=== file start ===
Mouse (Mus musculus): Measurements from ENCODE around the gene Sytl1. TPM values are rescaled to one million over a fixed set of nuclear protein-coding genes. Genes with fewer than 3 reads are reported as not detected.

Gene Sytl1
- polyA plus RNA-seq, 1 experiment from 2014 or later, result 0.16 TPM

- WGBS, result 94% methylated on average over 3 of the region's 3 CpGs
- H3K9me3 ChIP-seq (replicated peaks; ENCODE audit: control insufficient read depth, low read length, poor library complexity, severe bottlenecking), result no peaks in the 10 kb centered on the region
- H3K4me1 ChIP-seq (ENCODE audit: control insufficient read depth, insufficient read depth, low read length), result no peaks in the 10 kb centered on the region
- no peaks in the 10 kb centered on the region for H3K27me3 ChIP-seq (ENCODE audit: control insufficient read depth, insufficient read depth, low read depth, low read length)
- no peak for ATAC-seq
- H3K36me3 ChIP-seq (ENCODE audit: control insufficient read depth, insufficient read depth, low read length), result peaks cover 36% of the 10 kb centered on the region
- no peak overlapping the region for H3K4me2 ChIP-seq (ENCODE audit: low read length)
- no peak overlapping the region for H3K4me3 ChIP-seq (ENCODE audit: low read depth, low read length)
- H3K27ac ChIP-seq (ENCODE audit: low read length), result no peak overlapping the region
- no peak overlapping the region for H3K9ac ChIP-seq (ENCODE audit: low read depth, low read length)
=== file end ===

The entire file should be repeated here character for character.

Mouse (Mus musculus): Measurements from ENCODE around the gene Sytl1. TPM values are rescaled to one million over a fixed set of nuclear protein-coding genes. Genes with fewer than 3 reads are reported as not detected.

Gene Sytl1
- polyA plus RNA-seq, 1 experiment from 2014 or later, result 0.16 TPM

- WGBS, result 94% methylated on average over 3 of the region's 3 CpGs
- H3K9me3 ChIP-seq (replicated peaks; ENCODE audit: control insufficient read depth, low read length, poor library complexity, severe bottlenecking), result no peaks in the 10 kb centered on the region
- H3K4me1 ChIP-seq (ENCODE audit: control insufficient read depth, insufficient read depth, low read length), result no peaks in the 10 kb centered on the region
- no peaks in the 10 kb centered on the region for H3K27me3 ChIP-seq (ENCODE audit: control insufficient read depth, insufficient read depth, low read depth, low read length)
- no peak for ATAC-seq
- H3K36me3 ChIP-seq (ENCODE audit: control insufficient read depth, insufficient read depth, low read length), result peaks cover 36% of the 10 kb centered on the region
- no peak overlapping the region for H3K4me2 ChIP-seq (ENCODE audit: low read length)
- no peak overlapping the region for H3K4me3 ChIP-seq (ENCODE audit: low read depth, low read length)
- H3K27ac ChIP-seq (ENCODE audit: low read length), result no peak overlapping the region
- no peak overlapping the region for H3K9ac ChIP-seq (ENCODE audit: low read depth, low read length)